Sandwiched between the Indian mainland and Tibet lies Nepal, and the chefs of Mount Everest Restaurant specialize in this nation's culinary heritage, a mash-up of Indian and Nepali cuisine. Traditional tandoori and masala dishes collide with Nepali food such as chicken momo, spiced minced meat steamed within a thin wheat-bread shell.
The expansive menu at Bombay Kabab House contains dishes to suit naan neophytes and tandoor gurus alike. Slam-dunk two samosas ($3.50) stuffed with the traditional potato and green-pea mash, or land a lamb lay-up with the keema samosas ($4.95), containing spiced minced lamb. Popular pabulums that regularly win prom-queen votes from Bombay Kabab House customers include the chicken malai kabab ($10.95), marinated in cheese cream, red vinegar, and numerous spices; and the chef's special chicken tikka masala ($12.95), roasted in a clay oven and tenderly enveloped in a cream sauce. Herbivoyeurs and veggilantes can espy on eats such as the nawartan korma ($7.95), a creamy dish with potatoes, green peas, cauliflower, green beans, cottage cheese, raisins, nuts, and carrots, also known as "celery's cooler brother."
Home cooking can be hard to find when home is on an entirely different continent. But the owners of Himalayan Restaurant knew how to bring the flavors of their South Asian home to Chicago. They sought out Chef Bishnu Subedi, who relies on his 12 years of experience as well as his training in a Kathmandu culinary school. Befitting the subcontinent’s rich and diverse history, Chef Subedi designs expansive menus, which embrace the Northern Indian, Nepalese, and Asian subcultures that define the region’s cuisines.
This cultural fusion is readily apparent in dishes such as the momos: steamed Nepalese-style dumplings that are typically stuffed with minced chicken or vegetables and served by street-food vendors throughout Nepal. Northern Indian flavors completely shine through on certain dishes, including the tandoori chicken, which marinates overnight in spiced yogurt before the chefs quickly barbecue the meat inside a traditional clay tandoor oven. House-made paneer cheese and fluffy naan also evoke the flavors of South Asia; the restaurant further embraces its cultural roots by serving Indian beers and water from melted Nepalese glaciers.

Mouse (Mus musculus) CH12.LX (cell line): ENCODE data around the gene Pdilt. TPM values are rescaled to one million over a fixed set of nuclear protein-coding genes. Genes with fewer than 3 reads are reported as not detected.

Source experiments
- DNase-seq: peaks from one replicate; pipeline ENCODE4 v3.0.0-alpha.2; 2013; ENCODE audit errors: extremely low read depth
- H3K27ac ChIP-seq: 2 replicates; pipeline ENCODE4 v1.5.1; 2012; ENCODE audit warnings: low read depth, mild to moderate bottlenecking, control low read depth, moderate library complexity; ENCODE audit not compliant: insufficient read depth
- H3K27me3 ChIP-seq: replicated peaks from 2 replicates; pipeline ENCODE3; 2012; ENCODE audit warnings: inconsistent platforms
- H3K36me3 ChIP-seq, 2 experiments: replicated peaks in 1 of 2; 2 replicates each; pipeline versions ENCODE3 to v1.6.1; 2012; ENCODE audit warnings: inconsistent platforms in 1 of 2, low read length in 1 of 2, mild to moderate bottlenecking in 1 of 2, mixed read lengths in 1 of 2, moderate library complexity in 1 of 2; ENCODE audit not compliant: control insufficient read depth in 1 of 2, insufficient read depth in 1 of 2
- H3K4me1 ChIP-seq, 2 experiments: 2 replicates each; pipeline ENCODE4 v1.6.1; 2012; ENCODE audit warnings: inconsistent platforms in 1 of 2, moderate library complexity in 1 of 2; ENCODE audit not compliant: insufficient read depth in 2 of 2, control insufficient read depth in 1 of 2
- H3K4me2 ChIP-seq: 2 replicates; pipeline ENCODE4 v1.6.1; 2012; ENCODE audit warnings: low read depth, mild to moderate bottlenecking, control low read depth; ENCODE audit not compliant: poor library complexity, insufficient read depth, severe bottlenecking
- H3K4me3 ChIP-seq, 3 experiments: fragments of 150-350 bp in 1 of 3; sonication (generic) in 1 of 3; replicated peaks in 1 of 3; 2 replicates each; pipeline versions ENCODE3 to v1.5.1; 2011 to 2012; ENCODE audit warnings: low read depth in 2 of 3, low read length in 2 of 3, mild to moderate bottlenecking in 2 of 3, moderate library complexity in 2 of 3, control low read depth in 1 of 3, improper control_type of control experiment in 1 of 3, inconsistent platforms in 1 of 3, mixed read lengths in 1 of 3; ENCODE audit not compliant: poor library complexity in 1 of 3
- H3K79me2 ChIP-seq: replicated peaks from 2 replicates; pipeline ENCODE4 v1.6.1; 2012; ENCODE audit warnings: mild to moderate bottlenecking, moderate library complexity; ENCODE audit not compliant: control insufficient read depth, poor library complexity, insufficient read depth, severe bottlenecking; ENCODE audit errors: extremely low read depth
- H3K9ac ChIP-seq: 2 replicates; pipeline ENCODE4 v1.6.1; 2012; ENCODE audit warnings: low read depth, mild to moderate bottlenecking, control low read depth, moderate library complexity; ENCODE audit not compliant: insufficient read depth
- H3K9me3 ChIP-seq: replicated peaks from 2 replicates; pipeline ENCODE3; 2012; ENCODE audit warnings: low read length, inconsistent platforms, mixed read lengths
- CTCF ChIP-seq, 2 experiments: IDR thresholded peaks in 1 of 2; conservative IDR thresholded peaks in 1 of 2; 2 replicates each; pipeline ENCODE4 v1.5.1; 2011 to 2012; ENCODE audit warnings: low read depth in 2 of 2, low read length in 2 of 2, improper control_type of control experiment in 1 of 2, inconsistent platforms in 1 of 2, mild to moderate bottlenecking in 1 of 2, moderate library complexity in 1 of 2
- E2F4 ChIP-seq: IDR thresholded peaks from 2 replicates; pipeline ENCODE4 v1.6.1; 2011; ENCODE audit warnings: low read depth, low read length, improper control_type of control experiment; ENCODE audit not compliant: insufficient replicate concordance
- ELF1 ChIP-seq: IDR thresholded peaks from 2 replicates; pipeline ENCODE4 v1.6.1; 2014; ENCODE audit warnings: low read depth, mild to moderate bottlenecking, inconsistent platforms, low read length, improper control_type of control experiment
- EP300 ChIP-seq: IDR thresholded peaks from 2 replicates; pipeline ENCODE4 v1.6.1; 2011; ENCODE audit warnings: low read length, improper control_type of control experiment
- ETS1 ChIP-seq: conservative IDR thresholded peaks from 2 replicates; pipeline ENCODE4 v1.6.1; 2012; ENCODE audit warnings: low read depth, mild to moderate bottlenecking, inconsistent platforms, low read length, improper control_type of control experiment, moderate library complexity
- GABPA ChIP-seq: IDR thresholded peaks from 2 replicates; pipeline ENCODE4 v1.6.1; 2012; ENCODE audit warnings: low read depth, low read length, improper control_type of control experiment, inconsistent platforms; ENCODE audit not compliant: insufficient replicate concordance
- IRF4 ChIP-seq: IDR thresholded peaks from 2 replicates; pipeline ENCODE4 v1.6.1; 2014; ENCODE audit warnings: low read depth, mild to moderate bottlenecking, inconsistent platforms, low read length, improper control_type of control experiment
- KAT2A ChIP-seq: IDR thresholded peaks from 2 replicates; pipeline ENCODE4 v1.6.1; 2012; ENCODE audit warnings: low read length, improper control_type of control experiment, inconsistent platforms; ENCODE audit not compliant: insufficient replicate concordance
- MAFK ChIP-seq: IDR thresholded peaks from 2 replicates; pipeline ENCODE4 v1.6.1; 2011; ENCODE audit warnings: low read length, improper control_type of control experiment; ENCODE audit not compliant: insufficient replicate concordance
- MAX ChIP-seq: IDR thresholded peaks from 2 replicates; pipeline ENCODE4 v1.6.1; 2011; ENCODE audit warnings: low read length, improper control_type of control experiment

Klay Oven presents Indian cuisine cooked via a centuries-old tradition—harnessing the flavor-trapping powers of a clay oven (tandoor) or an Indian Wok (karhai) to create healthy, low-fat sub-continental sustenance. Launch into lunching with the matar aloo samosa, a puff-pastry filled with a delectable mixture of peas, potatoes, mango seasoning, and spices ($5), or fire up feasting with the masala papadam, featuring savory lentil wafers with coriander, fresh mint, and special seasoning ($3). Tandoori-cooked offerings include jheenga bemisaal, a team of tiger prawns synchronized-swimming in yogurt, ginger, and spices, and banded together by a buttery garlic paste ($26), while a convoy of karhai-cooked, stir-fried suppers include lamb and chicken dishes. For herbivoyeurs, Klay Oven summons the powers of sky and earth to create vegetatrian plates as well.
More than 30 years ago, the Kamboj family helped launch Devon Avenue's Little India neighborhood with Standard India Restaurant. Its fresh North Indian cuisine attracted visitors from Madonna to Michael Jackson. Now in Lakeview, the Kamboj clan features both family-style thali dining and a buffet.
Vermilion has garnered a great deal of press and accolades over the years. From being named one of Chicago magazine’s Best New Restaurants of 2004 to gracing the pages of Esquire in an article titled "15 More Restaurants Not to Miss," the restaurant is no stranger to the spotlight. And at the heart of its success is Rohini Dey, a former consultant who, in 2003, decided to dive whisk first into the restaurant biz. Inspired by her Indian heritage, Dey set out to re-engineer the country’s traditional approach, fusing contemporary homeland flavors with elements of similarly bold Latin cuisine.
At Vermilion’s Chicago and New York City locations, the chefs craft meat and vegetarian fusions. Some of their most successful creations include the Gourmet-lauded duck-vindaloo arepas, lobster tail stewed in coconut-and-curry-leaf gravy, which was named the top dish worldwide by USA Today in 2004, and the tandoori skirt steak, hailed by Esquire. The decor mirrors the artful approach to dining, with sleek white spaces accented by black-and-white photos taken before the invention of color. Both locations also incorporate lounge areas that often come to life as fusion music, specialty cocktails, and a global wine list circulate the space.